Friday 24 March 2017

Patrick and Palladius - Who Came to Ireland First?

In one of the most interesting parts of his discussion of the topic 'Patrick and the Historians',  Dáibhí Ó Cróinín presents the case, originally made by medievalist Mario Esposito (1887-1975), that contrary to the accepted wisdom, Palladius may have been Patrick's successor rather than his predecessor:
Esposito put forward the proposal that Patrick might, in fact, have preceeded Palladius in date and that his missionary activity may have taken place during the last years of the fourth century and the opening of the fifth, a full generation before Palladius arrived. There is much to recommend the AD 390 theory, and it would certainly account for two of the principal differences with the earlier chronology of the two men, namely that Patrick never mentions Palladius and secondly that Palladius was sent to an already existing community of Christians in Ireland. If these Christians were, in fact, some of Patrick's original converts, it would verify his claim to pioneering missionary status, and also explain how the fledgling community to which Palladius was sent had come into existence in the first place. It would also account for Patrick's silence about Palladius, since by this reckoning, Palladius came after Patrick, not before him.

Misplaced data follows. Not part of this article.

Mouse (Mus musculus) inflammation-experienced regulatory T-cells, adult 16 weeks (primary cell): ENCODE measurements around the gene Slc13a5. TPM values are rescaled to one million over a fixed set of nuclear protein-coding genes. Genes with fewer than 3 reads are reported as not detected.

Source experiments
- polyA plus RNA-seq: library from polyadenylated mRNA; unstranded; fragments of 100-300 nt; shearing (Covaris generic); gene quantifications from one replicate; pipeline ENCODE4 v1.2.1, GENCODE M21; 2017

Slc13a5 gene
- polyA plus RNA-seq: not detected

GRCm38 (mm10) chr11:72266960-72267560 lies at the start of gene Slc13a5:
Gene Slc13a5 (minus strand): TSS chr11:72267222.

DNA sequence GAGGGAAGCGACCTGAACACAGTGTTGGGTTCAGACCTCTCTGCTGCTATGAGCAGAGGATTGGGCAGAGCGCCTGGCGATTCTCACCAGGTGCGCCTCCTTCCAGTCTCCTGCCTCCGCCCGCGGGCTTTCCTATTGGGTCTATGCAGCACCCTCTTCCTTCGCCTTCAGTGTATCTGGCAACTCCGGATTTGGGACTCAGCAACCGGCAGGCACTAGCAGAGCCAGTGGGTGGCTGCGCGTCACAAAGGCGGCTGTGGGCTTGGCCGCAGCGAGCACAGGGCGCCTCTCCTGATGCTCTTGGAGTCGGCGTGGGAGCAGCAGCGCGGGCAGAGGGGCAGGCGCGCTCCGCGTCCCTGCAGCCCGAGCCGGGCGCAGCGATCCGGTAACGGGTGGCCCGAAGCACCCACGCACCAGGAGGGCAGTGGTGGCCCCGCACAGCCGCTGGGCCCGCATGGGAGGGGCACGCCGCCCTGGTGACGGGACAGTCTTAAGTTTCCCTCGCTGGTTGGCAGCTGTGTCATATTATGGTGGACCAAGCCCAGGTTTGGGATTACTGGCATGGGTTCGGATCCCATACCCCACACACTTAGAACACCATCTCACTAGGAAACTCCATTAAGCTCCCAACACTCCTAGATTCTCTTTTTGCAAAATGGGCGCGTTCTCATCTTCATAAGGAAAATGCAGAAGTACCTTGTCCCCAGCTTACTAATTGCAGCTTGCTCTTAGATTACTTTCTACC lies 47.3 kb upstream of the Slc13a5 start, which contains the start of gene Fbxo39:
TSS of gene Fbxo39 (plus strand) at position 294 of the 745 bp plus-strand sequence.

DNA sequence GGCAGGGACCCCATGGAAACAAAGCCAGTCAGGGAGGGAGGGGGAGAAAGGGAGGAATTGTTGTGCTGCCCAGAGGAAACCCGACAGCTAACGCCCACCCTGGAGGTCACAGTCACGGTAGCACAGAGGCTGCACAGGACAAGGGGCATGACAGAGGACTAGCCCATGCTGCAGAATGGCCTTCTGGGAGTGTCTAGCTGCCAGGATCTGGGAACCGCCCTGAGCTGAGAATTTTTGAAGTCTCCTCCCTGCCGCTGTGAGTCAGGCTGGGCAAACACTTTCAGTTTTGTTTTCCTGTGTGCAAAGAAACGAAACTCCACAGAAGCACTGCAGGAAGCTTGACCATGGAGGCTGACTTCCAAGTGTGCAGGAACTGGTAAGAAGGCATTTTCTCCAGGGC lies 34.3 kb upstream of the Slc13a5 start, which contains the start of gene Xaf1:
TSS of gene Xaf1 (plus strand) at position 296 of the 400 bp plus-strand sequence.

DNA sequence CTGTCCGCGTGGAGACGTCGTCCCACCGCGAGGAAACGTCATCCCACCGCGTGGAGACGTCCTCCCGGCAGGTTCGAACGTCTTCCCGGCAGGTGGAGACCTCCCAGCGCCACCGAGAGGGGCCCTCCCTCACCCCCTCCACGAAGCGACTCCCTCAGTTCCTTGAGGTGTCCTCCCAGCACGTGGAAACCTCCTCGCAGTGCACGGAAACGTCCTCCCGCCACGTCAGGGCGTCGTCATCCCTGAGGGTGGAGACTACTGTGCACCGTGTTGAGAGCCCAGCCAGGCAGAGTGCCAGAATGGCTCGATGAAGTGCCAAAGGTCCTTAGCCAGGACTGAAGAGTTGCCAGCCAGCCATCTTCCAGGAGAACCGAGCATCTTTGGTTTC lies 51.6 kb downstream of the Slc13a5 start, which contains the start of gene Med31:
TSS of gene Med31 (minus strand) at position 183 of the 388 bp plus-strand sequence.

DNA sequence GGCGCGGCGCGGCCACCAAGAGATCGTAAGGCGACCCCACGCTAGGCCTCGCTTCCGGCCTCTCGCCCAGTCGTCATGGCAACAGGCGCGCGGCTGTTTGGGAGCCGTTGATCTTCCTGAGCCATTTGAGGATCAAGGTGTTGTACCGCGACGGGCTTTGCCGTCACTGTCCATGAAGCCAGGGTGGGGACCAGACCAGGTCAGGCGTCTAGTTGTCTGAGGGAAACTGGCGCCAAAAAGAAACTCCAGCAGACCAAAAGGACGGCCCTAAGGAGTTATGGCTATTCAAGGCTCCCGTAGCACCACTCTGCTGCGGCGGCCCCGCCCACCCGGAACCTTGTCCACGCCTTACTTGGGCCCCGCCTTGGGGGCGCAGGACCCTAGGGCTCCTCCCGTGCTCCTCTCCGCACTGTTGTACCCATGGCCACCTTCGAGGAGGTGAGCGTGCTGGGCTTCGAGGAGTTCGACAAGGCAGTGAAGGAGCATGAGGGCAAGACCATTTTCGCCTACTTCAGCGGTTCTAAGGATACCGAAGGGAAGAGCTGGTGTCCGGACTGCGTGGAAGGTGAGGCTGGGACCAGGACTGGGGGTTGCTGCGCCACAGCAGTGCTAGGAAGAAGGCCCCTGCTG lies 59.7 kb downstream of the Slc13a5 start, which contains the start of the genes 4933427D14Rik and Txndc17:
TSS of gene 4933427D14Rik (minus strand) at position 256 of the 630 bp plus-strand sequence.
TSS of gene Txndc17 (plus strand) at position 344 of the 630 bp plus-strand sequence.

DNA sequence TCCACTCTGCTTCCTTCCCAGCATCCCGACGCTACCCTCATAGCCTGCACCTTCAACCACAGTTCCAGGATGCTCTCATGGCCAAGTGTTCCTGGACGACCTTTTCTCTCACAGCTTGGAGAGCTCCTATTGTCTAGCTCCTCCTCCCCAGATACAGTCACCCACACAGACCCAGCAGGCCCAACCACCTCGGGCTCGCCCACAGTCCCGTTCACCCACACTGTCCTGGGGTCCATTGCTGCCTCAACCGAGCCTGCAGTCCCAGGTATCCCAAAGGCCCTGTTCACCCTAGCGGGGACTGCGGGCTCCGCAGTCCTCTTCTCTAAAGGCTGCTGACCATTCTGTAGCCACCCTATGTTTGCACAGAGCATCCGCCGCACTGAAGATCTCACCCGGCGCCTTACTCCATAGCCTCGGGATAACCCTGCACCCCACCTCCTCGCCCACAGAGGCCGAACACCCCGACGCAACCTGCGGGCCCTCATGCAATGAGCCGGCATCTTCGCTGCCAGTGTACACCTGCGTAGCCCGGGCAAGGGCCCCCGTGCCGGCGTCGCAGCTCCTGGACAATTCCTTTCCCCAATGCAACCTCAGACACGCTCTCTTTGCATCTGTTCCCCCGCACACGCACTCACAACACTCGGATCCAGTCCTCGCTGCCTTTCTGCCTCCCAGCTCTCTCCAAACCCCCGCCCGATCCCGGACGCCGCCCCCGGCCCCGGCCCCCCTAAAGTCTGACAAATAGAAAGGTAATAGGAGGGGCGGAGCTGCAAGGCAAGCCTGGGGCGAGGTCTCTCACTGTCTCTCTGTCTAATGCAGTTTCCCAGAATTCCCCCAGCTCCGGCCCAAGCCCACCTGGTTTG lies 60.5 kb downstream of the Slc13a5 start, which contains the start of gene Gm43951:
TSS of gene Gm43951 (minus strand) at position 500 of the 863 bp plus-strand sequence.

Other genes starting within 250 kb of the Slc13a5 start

There are, however, some drawbacks to this theory:
It would not, of course, explain why Palladius was designated 'first' bishop of the Irish by the Pope, but given the obviously maverick nature of Patrick's career, his episcopal status might not have been recognised as canonical in Rome, (if indeed he had ever come to the attention of the papal see). Throughout his writings, Patrick is at pains to stress his valid orders, which suggests that there were others in the British Church, it seems, and perhaps in Ireland as well, who disputed that validity.

Dáibhí Ó Cróinín, 'Saint Patrick', in A .J. Hughes and W. Nolan, eds., Armagh: History and Society - Interdisciplinary Essays on the History of an Irish County (Dublin, 2001), 57-58.
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